One of my absolute favourite gowns from the Dior display at the Glenbow Museum was Isabelle, a pinstriped black and grey gown with a huge pink cumberbund and bow.
I love the bodice construction on this, but I don’t quite understand the waist treatment – an angled drop waist that falls below the cumberbund…
If you look closely, you can see the waistline on this dress – the angled point below the pink sash.
Like the other displays, this dress also had a digital screen with details about the gown. It was from the Autumn/Winter 1948 Envol line, and is made of silk pekin with a silk satin sash.
The display goes on to say that the dress itself weighs nearly 4kg. It says that the dress is made from 12.04 meters of fabric…. but then also goes to say that the skirt itself was cut from 12.8meters and the lining from 10.10 meters. It doesn’t outline the amount of yardage that went into the bodice or sash… I’m not sure which of these measurements is incorrect.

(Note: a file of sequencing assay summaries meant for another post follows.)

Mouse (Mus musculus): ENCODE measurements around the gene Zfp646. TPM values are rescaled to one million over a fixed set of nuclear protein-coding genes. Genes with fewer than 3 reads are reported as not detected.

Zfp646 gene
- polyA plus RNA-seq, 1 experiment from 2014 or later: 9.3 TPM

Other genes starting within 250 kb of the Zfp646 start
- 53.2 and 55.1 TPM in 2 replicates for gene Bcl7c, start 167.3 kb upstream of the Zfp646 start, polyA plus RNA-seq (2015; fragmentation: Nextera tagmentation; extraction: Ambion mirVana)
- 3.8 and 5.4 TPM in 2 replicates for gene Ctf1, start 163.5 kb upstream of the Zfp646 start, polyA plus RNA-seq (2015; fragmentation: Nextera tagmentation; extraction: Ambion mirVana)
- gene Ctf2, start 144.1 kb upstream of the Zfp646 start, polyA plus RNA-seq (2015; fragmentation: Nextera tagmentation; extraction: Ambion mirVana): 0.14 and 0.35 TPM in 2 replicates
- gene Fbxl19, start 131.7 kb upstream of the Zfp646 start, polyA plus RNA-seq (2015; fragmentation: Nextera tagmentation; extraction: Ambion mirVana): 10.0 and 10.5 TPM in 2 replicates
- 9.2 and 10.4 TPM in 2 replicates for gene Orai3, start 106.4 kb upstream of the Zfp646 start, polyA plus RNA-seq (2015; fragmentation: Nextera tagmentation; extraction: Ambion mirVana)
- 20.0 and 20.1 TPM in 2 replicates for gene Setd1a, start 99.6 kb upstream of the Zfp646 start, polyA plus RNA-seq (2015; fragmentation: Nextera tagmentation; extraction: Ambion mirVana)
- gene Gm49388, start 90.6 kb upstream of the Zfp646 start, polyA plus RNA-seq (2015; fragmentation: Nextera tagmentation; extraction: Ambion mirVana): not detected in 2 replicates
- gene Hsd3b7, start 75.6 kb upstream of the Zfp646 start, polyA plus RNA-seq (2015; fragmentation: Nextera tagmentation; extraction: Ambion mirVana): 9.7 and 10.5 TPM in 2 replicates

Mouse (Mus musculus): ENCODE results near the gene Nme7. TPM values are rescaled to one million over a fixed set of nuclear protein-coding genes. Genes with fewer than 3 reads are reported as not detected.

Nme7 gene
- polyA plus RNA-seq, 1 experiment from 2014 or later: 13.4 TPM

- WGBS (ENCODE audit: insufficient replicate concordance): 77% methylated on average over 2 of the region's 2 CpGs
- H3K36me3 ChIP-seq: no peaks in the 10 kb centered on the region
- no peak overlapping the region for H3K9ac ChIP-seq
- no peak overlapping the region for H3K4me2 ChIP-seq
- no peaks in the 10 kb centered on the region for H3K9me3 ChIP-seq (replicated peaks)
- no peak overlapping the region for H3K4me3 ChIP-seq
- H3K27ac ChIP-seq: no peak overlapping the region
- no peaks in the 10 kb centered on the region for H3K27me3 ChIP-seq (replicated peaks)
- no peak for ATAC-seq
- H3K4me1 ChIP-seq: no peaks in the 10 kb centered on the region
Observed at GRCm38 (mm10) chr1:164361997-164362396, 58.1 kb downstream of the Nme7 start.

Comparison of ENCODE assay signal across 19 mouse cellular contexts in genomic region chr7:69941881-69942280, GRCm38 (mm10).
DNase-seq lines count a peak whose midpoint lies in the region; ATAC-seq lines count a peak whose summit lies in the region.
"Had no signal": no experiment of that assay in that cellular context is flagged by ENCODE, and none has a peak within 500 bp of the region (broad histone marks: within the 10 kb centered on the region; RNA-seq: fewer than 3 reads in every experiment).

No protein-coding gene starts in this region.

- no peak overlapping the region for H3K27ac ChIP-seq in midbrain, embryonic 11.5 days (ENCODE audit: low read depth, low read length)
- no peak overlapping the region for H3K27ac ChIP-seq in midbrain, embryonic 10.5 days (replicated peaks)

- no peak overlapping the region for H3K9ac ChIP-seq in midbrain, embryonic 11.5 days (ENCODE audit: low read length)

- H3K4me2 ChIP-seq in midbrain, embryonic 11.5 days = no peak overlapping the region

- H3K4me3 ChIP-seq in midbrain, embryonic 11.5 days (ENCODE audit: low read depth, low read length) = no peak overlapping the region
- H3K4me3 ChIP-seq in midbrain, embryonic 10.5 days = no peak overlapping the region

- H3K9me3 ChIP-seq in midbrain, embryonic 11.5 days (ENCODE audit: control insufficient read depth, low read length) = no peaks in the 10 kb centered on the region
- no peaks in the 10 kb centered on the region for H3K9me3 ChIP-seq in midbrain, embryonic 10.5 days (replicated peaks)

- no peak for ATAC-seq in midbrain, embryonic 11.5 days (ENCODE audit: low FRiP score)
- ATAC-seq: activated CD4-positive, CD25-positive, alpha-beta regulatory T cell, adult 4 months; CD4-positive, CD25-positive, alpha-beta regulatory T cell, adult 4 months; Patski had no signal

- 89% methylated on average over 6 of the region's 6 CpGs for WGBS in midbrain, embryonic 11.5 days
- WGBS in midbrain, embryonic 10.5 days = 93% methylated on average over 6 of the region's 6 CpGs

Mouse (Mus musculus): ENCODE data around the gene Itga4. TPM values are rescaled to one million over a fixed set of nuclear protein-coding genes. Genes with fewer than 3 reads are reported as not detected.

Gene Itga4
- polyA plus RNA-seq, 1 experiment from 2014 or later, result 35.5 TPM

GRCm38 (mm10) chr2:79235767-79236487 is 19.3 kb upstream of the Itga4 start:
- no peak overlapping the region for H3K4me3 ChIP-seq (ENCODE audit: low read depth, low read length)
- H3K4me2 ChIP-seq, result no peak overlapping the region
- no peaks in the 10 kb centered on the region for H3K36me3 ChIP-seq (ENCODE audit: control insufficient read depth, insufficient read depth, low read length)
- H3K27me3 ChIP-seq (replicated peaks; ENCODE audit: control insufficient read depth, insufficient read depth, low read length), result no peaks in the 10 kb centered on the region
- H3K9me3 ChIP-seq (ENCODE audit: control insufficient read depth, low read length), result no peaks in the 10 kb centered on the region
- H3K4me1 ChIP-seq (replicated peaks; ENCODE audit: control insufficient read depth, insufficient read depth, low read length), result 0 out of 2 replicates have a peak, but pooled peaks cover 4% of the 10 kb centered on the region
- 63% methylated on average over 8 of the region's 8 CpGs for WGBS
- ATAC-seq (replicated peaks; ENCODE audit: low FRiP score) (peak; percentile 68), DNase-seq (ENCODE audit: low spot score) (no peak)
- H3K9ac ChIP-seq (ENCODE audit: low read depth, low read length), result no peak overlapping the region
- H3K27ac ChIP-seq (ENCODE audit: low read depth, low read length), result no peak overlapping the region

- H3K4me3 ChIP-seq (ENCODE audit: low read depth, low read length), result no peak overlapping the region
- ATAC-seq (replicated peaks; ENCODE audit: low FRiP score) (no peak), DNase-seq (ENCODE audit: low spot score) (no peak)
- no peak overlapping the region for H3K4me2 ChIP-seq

It also says that the skirt was made of two full circles (which is great to know) and the hand-hemmed skirt hem circumference is 13.9 meters.
The display didn’t indicate what kind of undergarments were worn under the gown – a petticoat I’m assuming, to get the fullness in such a light fabric.
However, the display did identify that this gown, like most of the dresses on display had an internal bodice, which they called a corset. However, this isn’t a lace-up corset, but rather a fitted garment that closes with hooks and eyes.
I also have to wonder about the body of the sash bow at the back – I’m wondering if there’s an interlining to give it more support, or if it remained flat and floppy from the get go.
If you want to see more photos from this exhibition, click the Dior tag to see the other posts I’ve made previously. (Or if you’re coming to this later… ones I have posted in total!)
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